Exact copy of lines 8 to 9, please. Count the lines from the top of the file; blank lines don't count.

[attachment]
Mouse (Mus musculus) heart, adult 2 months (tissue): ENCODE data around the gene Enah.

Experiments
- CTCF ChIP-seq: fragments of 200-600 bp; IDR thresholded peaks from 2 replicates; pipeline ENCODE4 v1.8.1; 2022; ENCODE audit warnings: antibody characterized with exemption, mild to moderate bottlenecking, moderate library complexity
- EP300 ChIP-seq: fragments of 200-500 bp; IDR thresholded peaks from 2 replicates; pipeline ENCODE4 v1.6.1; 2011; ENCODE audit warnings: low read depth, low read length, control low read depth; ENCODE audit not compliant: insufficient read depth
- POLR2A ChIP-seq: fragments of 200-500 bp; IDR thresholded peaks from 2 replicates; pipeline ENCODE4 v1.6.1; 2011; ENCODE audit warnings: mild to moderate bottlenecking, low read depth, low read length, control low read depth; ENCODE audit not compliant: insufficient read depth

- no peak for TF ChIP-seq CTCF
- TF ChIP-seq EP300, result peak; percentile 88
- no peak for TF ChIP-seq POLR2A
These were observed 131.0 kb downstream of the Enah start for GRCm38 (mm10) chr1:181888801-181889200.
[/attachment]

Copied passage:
- no peak for TF ChIP-seq POLR2A
These were observed 131.0 kb downstream of the Enah start for GRCm38 (mm10) chr1:181888801-181889200.